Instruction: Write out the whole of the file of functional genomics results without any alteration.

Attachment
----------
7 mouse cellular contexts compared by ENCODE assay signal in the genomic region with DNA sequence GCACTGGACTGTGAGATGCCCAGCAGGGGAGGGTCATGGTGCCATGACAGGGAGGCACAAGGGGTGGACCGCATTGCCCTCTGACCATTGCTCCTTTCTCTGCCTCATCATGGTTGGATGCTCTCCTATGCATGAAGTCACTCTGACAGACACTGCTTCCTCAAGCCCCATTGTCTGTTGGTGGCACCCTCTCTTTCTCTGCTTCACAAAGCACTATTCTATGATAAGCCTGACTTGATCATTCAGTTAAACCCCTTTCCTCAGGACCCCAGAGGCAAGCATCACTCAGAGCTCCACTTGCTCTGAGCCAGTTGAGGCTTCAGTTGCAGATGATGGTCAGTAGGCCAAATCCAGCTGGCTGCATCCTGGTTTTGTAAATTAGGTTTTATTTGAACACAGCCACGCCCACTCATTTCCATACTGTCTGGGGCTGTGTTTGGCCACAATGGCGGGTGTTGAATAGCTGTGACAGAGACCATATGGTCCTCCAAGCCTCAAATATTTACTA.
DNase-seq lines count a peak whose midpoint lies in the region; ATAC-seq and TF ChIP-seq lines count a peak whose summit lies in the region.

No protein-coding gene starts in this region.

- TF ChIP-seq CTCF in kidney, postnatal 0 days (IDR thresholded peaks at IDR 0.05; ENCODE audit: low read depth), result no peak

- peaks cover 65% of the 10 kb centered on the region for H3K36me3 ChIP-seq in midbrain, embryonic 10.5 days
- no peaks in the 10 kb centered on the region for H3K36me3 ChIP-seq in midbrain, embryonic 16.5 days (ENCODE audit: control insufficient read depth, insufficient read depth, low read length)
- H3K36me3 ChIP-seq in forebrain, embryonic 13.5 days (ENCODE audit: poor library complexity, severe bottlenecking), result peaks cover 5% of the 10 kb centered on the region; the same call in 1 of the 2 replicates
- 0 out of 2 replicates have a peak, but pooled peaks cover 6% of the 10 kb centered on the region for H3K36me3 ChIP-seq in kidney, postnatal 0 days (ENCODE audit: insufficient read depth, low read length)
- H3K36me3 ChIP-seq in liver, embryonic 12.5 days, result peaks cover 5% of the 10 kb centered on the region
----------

7 mouse cellular contexts compared by ENCODE assay signal in the genomic region with DNA sequence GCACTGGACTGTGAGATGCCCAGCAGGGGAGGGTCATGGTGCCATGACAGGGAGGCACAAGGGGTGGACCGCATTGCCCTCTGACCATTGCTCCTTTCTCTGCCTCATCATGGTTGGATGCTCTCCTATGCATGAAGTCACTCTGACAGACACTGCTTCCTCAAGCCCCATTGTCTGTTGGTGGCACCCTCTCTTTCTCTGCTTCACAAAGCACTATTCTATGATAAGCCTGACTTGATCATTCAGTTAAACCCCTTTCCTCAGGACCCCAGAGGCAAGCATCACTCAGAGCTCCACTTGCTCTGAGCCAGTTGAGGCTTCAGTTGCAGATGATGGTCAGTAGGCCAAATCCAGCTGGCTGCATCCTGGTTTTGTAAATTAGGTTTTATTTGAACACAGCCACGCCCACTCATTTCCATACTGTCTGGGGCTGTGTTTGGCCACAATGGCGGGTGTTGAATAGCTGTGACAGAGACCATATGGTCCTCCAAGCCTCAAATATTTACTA.
DNase-seq lines count a peak whose midpoint lies in the region; ATAC-seq and TF ChIP-seq lines count a peak whose summit lies in the region.

No protein-coding gene starts in this region.

- TF ChIP-seq CTCF in kidney, postnatal 0 days (IDR thresholded peaks at IDR 0.05; ENCODE audit: low read depth), result no peak

- peaks cover 65% of the 10 kb centered on the region for H3K36me3 ChIP-seq in midbrain, embryonic 10.5 days
- no peaks in the 10 kb centered on the region for H3K36me3 ChIP-seq in midbrain, embryonic 16.5 days (ENCODE audit: control insufficient read depth, insufficient read depth, low read length)
- H3K36me3 ChIP-seq in forebrain, embryonic 13.5 days (ENCODE audit: poor library complexity, severe bottlenecking), result peaks cover 5% of the 10 kb centered on the region; the same call in 1 of the 2 replicates
- 0 out of 2 replicates have a peak, but pooled peaks cover 6% of the 10 kb centered on the region for H3K36me3 ChIP-seq in kidney, postnatal 0 days (ENCODE audit: insufficient read depth, low read length)
- H3K36me3 ChIP-seq in liver, embryonic 12.5 days, result peaks cover 5% of the 10 kb centered on the region